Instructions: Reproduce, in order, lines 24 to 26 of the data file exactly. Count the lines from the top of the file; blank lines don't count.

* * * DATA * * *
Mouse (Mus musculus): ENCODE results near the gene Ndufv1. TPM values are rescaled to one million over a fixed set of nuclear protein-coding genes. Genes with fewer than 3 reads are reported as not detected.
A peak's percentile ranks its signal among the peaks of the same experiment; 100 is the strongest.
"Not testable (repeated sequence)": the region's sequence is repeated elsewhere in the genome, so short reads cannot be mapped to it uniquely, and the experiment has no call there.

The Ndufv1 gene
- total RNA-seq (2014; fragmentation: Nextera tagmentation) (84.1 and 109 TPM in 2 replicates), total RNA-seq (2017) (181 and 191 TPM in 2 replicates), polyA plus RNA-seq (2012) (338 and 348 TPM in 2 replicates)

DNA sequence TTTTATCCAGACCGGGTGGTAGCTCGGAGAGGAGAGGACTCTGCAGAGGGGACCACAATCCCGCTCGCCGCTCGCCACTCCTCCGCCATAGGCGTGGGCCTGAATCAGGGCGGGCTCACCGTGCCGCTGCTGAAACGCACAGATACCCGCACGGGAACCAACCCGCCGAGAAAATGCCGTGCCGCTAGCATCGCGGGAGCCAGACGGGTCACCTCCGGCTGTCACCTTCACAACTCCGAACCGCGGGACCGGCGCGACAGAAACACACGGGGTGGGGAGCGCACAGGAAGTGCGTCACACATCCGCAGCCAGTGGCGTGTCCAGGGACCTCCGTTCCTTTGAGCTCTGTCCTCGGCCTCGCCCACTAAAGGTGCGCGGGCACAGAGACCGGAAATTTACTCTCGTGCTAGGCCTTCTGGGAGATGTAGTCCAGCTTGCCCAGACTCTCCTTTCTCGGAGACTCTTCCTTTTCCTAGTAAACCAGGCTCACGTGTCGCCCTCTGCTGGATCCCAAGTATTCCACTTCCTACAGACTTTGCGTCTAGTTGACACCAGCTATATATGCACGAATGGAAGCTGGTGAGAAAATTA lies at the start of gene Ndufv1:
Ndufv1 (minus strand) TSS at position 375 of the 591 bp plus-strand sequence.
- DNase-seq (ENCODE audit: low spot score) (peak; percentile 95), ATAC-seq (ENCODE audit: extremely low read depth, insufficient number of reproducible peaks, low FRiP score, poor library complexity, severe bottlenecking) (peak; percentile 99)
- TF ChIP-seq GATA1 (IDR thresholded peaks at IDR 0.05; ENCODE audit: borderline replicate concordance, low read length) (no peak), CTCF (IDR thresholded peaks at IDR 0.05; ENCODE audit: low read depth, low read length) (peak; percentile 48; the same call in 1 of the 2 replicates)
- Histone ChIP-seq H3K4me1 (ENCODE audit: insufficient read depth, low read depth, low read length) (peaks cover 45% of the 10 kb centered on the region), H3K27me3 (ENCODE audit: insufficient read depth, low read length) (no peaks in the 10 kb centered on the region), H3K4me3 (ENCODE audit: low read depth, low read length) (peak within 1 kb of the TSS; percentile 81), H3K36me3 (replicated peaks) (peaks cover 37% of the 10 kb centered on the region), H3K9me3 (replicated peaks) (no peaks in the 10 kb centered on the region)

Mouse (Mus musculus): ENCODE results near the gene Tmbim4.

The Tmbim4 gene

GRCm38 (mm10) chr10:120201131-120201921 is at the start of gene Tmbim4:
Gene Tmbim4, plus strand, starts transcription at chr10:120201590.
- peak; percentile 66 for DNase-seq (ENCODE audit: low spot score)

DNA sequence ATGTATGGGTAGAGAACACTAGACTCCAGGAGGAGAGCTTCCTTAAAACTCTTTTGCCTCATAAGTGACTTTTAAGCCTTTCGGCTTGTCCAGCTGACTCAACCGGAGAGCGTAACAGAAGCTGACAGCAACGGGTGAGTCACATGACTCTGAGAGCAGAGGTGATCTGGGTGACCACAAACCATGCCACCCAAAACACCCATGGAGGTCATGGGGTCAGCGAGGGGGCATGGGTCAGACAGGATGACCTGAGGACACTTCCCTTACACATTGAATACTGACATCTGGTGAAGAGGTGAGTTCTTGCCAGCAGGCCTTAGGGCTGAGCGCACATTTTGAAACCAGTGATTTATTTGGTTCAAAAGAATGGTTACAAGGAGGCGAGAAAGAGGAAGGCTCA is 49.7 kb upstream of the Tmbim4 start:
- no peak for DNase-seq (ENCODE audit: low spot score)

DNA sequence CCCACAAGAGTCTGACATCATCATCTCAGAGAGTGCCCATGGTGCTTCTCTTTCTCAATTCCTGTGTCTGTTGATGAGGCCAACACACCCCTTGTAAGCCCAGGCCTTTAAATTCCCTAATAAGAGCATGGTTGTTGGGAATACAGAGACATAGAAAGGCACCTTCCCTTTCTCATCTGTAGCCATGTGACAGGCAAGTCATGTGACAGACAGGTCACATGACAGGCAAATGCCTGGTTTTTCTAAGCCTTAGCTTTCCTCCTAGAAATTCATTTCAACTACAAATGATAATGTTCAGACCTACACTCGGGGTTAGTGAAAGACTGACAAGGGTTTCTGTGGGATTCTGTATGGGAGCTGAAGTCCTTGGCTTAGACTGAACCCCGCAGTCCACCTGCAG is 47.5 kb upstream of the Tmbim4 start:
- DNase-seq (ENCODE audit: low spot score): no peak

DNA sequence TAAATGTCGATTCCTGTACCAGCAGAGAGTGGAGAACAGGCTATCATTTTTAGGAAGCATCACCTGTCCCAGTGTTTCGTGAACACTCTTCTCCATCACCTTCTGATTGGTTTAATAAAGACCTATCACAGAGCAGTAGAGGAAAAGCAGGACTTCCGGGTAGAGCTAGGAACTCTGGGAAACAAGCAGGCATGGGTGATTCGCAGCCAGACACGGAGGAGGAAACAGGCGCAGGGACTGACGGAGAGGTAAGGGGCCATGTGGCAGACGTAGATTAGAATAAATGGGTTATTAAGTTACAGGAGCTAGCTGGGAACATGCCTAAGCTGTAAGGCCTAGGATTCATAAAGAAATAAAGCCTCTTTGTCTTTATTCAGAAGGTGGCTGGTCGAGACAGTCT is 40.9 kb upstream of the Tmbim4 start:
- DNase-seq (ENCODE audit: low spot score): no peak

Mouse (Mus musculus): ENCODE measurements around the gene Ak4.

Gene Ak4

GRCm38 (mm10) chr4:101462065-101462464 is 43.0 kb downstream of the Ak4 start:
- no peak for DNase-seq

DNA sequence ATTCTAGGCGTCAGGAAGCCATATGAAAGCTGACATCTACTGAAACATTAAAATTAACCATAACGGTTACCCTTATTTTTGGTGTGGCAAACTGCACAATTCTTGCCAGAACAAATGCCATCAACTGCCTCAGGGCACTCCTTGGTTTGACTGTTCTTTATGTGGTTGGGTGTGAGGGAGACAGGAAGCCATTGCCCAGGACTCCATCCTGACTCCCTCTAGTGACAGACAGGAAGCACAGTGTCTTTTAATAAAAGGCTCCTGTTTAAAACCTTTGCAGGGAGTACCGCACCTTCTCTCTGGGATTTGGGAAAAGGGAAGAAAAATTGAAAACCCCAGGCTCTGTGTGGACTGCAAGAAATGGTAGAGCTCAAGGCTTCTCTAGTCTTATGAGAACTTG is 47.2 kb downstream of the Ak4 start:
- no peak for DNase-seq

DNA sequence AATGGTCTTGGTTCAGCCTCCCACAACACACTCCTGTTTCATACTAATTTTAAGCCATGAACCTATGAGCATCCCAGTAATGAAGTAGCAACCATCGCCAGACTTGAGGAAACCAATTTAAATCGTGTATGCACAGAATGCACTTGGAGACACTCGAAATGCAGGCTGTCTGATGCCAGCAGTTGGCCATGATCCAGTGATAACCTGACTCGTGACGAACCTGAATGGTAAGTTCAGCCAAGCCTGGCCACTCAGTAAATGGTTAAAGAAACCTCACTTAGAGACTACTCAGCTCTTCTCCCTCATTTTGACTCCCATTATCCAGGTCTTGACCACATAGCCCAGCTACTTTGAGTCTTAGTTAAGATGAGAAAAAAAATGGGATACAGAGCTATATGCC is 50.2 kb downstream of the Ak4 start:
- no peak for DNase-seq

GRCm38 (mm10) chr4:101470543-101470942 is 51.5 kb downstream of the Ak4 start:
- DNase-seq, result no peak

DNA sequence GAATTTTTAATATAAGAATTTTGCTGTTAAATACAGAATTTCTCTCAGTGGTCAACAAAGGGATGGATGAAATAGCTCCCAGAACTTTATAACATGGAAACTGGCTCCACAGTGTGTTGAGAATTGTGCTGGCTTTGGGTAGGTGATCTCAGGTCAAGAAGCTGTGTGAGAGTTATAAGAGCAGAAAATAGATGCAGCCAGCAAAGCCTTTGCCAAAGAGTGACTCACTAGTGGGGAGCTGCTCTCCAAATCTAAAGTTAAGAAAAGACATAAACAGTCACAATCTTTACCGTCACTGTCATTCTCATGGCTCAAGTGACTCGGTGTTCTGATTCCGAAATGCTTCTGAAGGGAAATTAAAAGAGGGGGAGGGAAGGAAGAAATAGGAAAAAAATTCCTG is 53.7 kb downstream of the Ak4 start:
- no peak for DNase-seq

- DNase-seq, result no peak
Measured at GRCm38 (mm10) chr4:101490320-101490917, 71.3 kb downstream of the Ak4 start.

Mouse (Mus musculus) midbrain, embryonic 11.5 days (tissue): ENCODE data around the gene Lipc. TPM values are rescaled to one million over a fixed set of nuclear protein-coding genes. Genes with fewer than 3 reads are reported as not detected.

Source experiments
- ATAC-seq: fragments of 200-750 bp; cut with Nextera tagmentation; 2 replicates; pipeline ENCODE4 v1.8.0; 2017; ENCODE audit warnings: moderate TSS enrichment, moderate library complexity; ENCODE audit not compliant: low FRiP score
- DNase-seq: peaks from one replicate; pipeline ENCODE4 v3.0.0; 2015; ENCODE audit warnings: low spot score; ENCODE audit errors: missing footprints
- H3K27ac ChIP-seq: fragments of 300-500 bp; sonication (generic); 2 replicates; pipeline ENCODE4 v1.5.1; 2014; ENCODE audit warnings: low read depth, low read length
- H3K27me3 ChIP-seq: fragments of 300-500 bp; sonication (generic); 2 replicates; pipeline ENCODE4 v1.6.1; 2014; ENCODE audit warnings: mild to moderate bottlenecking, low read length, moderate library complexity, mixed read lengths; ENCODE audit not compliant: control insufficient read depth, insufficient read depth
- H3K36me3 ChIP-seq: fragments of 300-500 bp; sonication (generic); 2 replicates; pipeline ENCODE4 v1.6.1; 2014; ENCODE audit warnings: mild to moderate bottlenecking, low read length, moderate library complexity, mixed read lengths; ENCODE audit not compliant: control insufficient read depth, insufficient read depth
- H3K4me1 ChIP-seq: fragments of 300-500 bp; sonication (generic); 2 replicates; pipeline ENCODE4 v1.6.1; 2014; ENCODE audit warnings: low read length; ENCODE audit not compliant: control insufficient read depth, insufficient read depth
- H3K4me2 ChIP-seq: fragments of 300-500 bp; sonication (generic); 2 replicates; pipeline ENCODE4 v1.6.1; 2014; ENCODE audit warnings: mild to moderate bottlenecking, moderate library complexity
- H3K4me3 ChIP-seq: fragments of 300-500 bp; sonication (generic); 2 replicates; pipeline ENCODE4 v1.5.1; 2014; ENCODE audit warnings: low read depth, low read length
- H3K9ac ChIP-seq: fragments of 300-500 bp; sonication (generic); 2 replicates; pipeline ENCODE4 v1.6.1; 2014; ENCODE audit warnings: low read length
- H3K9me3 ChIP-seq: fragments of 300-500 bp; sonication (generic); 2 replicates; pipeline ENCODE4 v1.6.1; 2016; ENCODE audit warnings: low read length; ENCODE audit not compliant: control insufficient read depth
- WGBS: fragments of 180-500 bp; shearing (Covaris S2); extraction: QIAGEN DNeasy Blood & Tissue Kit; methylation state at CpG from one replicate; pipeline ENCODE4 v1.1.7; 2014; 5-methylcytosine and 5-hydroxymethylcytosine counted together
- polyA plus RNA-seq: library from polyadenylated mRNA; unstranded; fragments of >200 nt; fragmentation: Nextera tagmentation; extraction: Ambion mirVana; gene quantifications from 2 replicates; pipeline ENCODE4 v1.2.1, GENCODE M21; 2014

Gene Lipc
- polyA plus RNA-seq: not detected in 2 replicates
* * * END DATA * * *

GRCm38 (mm10) chr4:101462065-101462464 is 43.0 kb downstream of the Ak4 start:
- no peak for DNase-seq

DNA sequence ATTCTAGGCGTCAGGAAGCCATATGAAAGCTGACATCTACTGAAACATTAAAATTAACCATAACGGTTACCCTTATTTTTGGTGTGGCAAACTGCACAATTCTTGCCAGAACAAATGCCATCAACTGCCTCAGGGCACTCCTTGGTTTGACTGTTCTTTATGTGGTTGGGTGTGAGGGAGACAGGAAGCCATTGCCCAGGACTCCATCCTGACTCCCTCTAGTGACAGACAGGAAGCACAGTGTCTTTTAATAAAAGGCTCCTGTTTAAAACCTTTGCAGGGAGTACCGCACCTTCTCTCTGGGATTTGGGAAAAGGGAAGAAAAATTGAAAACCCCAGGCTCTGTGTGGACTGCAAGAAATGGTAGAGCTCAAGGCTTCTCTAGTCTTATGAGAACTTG is 47.2 kb downstream of the Ak4 start: